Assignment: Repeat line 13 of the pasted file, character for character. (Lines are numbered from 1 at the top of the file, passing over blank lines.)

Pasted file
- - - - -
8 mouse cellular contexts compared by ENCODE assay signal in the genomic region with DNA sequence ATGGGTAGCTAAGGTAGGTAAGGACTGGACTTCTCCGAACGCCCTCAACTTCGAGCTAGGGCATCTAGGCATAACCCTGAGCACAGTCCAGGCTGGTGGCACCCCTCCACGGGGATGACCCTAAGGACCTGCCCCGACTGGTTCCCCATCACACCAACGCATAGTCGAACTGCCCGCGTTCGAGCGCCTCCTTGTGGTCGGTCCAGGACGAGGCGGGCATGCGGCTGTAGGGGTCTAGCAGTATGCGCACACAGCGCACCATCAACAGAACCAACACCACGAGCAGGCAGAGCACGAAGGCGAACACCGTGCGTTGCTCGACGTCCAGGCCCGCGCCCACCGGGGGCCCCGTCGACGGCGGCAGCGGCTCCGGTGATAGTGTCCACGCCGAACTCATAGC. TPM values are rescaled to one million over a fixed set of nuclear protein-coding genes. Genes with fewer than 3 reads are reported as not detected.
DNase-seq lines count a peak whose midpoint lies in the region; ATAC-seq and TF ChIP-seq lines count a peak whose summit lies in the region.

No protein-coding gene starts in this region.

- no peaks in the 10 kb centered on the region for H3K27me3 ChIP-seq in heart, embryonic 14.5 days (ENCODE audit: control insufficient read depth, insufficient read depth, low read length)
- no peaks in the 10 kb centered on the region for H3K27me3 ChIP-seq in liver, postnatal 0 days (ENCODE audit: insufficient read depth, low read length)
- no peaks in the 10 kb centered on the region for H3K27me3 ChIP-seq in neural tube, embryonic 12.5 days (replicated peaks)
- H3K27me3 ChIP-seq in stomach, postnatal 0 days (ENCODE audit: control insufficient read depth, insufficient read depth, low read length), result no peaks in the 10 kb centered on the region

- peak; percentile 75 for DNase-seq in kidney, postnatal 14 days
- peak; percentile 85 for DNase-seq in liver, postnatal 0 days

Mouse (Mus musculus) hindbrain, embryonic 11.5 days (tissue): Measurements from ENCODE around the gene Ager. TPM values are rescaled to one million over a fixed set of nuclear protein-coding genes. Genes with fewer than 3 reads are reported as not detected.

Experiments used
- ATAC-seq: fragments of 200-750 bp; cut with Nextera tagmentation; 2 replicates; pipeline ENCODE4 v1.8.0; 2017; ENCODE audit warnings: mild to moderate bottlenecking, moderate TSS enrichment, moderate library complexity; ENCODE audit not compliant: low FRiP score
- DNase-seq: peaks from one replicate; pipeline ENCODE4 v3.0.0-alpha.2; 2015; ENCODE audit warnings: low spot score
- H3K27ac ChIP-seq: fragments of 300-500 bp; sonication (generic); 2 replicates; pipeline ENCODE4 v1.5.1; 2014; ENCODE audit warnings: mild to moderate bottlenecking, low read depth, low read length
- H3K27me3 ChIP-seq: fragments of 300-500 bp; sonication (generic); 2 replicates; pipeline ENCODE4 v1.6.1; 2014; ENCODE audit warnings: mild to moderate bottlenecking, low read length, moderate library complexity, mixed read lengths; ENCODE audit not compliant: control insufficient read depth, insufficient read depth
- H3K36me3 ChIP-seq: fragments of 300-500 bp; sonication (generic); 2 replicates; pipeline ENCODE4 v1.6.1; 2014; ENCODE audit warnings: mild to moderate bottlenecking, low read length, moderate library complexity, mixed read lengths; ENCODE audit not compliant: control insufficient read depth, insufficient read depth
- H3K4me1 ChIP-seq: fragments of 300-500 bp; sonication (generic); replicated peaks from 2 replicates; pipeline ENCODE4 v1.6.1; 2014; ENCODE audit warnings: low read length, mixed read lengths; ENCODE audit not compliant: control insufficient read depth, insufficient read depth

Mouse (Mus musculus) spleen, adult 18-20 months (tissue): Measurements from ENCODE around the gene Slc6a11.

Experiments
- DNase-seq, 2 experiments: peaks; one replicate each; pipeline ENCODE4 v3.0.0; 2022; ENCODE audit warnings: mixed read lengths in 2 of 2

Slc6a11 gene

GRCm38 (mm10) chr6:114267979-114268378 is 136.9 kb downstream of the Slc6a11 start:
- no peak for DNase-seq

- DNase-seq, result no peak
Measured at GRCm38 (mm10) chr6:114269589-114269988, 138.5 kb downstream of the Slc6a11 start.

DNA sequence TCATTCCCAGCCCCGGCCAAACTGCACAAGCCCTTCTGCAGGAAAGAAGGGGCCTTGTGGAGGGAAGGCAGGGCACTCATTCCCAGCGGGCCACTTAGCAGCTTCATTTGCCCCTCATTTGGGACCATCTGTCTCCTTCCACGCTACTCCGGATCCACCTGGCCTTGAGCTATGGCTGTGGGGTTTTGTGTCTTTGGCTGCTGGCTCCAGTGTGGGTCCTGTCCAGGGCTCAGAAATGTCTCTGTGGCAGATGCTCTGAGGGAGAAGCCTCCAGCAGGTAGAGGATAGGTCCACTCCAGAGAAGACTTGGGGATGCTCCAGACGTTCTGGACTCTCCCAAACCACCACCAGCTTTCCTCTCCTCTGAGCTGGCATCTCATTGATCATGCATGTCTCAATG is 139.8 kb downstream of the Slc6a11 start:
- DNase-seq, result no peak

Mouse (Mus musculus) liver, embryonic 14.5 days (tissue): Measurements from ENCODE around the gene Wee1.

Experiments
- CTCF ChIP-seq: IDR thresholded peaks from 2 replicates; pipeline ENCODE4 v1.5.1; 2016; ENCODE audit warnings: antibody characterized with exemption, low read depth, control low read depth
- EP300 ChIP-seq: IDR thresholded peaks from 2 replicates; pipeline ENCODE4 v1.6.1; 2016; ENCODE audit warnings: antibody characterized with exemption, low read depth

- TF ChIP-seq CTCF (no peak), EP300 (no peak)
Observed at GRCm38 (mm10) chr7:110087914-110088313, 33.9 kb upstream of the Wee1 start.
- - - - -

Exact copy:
- DNase-seq: peaks from one replicate; pipeline ENCODE4 v3.0.0-alpha.2; 2015; ENCODE audit warnings: low spot score